• A new research study from Thriveworks shows that more Americans are engaged in parasocial relationships than they care to admit.
  • Humans naturally form one-sided connections to media personas and public figures, even genuinely mourning their deaths.
  • These parasocial relationships are usually harmless, though 9% of people report lasting mental health effects from celebrity deaths.

New research from Thriveworks shows that 51% of Americans have likely been in parasocial relationships, even though only 16% admit to it. What is a parasocial relationship? It’s essentially a one-sided relationship you develop with someone you don’t know in real life (IRL). The object of your attention and emotional energy could be a media persona like a Hollywood celebrity, an influencer on social media, or a star athlete. Through parasocial interactions, you build up authentic feelings for the persona, without any of the reciprocity of a typical friendship. 

51% of Americans have engaged in parasocial relationship Thriveworks data

16% of Americans believe they have been in parasocial relationships Thriveworks data

Evidence of Widespread Parasocial Relationships

According to the Thriveworks survey, 20% of Americans have experienced genuine bereavement after the death of a celebrity. Even more people—26%—have been upset when a fictional character on TV or film has died. And we’re not just talking about expressing sadness on Twitter. Almost 10% of Americans report negative mental health effects from celebrity deaths. And 7% of respondents have mentally suffered when a celebrity didn’t respond to them on social media.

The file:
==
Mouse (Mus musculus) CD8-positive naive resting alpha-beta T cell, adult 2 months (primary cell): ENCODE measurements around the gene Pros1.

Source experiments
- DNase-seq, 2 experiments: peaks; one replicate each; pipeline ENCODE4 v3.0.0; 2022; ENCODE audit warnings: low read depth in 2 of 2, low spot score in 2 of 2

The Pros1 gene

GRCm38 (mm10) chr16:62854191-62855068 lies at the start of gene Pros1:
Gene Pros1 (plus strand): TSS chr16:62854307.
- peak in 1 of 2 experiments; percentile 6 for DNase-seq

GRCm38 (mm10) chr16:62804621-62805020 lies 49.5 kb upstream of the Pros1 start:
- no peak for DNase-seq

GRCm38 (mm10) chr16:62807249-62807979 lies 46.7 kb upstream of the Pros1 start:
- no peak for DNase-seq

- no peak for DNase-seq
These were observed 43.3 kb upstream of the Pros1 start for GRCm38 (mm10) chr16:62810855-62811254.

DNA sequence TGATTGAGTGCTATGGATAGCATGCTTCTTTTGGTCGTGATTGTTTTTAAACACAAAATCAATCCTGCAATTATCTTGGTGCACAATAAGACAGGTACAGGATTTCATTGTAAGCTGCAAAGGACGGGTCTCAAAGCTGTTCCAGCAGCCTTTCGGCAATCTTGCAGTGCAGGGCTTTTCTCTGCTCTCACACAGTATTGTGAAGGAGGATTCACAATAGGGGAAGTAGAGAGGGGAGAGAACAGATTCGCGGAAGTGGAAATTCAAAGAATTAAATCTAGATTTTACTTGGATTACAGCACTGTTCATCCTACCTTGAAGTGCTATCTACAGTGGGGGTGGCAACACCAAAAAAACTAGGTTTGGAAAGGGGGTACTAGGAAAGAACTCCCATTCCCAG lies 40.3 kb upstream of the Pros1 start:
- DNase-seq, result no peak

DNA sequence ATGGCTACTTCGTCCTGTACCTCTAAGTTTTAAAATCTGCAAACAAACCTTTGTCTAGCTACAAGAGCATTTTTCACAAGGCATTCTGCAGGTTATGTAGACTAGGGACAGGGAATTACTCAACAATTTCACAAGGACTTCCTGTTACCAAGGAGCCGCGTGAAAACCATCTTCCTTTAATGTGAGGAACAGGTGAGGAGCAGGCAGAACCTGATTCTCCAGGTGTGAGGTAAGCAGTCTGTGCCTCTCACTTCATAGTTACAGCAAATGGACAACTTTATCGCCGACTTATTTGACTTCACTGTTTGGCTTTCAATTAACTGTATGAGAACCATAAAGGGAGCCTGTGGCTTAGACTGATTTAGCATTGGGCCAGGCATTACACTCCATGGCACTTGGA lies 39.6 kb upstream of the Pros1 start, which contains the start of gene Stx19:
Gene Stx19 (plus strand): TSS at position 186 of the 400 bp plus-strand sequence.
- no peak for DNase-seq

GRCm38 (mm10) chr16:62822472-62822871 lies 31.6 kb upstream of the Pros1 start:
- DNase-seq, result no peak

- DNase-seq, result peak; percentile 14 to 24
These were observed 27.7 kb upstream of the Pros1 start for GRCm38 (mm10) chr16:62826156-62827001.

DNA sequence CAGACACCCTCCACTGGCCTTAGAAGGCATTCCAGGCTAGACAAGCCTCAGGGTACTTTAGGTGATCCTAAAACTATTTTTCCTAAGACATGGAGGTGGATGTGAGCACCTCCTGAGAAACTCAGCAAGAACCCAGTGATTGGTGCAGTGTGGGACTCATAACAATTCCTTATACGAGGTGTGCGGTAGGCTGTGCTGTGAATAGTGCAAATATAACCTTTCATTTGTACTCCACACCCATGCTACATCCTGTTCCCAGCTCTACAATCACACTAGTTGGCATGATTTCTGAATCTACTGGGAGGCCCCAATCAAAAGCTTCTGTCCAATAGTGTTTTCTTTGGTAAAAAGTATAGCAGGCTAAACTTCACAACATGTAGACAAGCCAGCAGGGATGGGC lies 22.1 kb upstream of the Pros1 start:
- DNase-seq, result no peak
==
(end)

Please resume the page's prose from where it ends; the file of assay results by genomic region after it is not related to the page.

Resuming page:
But feeling connected to celebrities is completely normal, especially during the pandemic when we can’t always hone our social skills IRL. Many of us (14%) feel that if we met a certain celebrity, we’d be friends with them. And maybe that’s true! But unless you get stuck in an elevator with Ryan Reynolds, it’s unlikely that you’ll ever get the chance to find out. 

Lastly, Thriveworks found that parasocial relationships decline with age, and men are almost twice as likely to have them. See the full results of our research below.

Thriveworks data on parasocial behaviors in USLikelihood of parasocial relationships by age Thriveworks dataTwice as many men than women in parasocial relationships Thriveworks data

The Takeaway

Humans are innately social creatures, and we’ve been known to cultivate parasocial relationships with everyone from J.Lo to Wilson the volleyball. There’s nothing wrong with relating to a celebrity. But you should take care to prioritize the people who are also going to be there for you when you need them. Meanwhile, if you need help navigating real-life friendships or emotionally detaching from people who don’t give anything back, our licensed therapists can help.

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